Piddington, Henry (1797-1858) a British-Indian scientist and meteorologist, began his career as a trainee and later as a commander in the marine service in East India and China. Sometime in 1830, he settled in calcutta (now spelled as Kolkata) and pursued a career in science, having been associated with different scientific bodies of this newly growing city. His attention to the science of weather (which was still in its infancy) and especially storms of the seas had been drawn when he was in the marine service. After the publication of William Reid's Law of Storm (1838) which influenced him considerably, Piddington began to collect, with the support of the Government of India, massive data relating to hurricanes, gales and violent windstorms. In 1844 he was able to publish a book entitled The Horn-book for the Law of Storms for the Indian and China Seas. Shipping practitioners throughout the world acclaimed this work and its author was appointed President of the Marine Court of Inquiry in Calcutta. In 1848 he published an enlarged version of this book, The Sailor';s Horn-book for the Law of Storms. This book was a great success and it immediately became the only recognised textbook on the subject. In this book, for the first time Piddington coined the word 'cyclone' for whirling storms, expressing thereby the tendency to circular motion in these meteors. Other fellow meteorologists of the world immediately accepted this name.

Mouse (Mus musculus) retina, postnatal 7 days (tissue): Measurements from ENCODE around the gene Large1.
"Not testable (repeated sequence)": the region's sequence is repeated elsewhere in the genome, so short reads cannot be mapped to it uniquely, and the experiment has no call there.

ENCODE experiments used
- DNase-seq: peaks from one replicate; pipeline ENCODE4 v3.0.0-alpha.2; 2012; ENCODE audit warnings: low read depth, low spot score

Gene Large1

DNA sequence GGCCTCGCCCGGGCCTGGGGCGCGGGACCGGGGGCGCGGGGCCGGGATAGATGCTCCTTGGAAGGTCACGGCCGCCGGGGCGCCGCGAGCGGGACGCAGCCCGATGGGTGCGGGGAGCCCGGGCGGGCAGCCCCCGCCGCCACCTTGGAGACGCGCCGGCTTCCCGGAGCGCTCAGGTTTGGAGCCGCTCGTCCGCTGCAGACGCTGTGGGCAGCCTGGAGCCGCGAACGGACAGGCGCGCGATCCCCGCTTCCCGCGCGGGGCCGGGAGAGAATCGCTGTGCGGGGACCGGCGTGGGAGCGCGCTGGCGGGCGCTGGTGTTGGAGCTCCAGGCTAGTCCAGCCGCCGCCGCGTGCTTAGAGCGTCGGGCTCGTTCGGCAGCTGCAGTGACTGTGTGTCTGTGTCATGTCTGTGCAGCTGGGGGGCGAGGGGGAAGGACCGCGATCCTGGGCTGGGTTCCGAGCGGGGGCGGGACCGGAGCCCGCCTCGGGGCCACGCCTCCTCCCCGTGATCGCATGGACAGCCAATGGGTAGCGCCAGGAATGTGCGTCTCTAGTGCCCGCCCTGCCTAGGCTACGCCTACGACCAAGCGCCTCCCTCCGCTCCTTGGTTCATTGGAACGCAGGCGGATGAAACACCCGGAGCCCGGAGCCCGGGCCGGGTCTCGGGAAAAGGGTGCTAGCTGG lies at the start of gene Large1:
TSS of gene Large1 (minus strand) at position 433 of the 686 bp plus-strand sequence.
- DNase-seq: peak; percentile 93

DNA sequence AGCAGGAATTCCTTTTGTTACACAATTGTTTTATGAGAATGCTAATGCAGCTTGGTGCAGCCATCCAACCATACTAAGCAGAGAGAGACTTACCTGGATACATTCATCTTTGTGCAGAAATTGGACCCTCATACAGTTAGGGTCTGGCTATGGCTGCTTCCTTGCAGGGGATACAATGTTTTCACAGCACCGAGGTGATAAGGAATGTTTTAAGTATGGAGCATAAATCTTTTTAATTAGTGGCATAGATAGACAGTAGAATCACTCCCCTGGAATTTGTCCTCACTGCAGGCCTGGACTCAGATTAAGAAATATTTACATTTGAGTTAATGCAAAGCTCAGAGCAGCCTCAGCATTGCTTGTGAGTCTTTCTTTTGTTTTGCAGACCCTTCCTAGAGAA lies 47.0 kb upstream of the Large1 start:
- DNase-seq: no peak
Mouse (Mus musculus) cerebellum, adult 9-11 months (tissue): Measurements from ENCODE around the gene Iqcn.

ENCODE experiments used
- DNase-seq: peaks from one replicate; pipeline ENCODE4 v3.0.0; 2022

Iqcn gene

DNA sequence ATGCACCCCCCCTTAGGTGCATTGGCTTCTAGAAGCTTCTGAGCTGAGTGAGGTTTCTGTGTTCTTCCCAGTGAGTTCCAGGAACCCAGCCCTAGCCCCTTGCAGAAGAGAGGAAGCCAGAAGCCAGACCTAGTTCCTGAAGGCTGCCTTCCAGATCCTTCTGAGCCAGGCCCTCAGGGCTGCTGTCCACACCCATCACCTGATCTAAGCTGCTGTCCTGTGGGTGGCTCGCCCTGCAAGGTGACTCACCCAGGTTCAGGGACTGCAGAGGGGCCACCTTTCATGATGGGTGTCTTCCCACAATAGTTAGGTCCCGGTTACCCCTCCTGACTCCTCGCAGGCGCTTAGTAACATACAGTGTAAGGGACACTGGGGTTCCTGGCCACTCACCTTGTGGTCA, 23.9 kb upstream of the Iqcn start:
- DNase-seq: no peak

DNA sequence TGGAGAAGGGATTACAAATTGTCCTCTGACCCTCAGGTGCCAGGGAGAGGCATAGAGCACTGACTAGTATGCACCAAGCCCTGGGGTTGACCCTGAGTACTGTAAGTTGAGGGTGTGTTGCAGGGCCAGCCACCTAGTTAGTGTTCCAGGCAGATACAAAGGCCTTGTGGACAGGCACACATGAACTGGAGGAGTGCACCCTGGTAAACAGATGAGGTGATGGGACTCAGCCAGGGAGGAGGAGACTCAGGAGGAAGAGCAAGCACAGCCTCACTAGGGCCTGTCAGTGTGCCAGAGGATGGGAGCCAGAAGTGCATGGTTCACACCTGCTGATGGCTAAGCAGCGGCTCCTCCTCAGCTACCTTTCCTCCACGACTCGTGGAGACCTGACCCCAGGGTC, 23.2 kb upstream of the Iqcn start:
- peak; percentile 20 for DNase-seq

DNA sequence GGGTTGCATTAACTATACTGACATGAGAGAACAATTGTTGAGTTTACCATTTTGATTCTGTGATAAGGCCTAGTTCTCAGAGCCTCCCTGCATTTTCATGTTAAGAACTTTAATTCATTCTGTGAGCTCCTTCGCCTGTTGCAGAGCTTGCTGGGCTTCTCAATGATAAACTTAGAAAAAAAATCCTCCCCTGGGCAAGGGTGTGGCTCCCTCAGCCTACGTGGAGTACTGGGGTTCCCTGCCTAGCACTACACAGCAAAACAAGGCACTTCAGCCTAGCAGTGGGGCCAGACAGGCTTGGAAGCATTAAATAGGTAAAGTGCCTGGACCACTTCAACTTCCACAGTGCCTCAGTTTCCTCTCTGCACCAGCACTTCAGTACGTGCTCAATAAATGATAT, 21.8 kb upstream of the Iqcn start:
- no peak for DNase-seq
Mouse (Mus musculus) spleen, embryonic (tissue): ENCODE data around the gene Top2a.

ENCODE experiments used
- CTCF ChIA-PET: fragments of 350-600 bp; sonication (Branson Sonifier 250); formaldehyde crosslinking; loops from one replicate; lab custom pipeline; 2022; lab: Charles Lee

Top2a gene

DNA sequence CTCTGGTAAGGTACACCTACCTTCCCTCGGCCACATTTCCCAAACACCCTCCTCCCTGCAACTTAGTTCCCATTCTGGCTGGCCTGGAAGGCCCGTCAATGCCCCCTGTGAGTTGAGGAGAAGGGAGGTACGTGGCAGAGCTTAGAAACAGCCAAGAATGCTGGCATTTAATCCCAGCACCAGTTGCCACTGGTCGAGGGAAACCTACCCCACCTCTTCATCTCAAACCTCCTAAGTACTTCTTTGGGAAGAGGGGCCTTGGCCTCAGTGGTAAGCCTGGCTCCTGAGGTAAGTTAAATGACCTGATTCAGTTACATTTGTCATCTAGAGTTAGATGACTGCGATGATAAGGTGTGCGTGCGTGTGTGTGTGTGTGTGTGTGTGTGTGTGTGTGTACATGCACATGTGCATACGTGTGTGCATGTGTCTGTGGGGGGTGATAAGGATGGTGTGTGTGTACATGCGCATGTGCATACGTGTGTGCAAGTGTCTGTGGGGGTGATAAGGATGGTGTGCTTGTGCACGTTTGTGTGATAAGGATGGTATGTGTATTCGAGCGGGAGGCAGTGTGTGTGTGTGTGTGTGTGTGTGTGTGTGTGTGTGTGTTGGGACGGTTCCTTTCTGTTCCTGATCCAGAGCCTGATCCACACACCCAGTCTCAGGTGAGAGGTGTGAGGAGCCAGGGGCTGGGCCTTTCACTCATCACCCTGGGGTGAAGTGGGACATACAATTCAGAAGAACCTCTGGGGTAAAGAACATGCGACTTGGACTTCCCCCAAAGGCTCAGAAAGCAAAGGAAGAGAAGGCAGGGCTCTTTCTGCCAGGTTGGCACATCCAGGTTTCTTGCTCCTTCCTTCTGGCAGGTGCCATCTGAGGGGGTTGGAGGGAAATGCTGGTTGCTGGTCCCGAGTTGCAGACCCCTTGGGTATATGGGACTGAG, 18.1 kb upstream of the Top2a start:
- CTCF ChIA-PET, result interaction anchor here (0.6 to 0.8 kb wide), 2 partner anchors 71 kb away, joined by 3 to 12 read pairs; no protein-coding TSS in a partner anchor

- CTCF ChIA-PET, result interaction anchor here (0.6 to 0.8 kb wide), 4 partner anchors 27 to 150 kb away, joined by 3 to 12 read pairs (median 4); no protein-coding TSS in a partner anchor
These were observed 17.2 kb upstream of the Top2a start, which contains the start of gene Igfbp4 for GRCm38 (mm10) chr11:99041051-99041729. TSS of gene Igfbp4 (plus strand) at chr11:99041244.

Apart from specialising in the law of storms, Piddington also pursued studies in rudimentary botany, soil chemistry, and the mineral properties of India. He was an active member of the asiatic society, Calcutta and became its sub-secretary. During the 1830s and 1840s, he published numerous articles on geology, mineralogy, and especially on meteorology in the Journal of the Asiatic Society of Bengal. He was also a Secretary of the Agri-Horticultural Society of India, Calcutta. At William Carey's suggestion, he compiled the English Index to the Plants of India. Interestingly, Piddington was amongst the earliest of the scientists who had recommended the propagation of the cinchona plants in the mountainous regions of India, a evident in his paper 'On the Soil in which the Cinchona Thrives' published in the Gleanings in Science (vol III, 1831). He was appointed Curator of the government-sponsored Museum of Economic Geology in Calcutta which came into being in the early 1840s. Later, the government appointed him a coroner, a position which he held till his death in Calcutta on 7 April 1858. [Abhijit Mukherjee]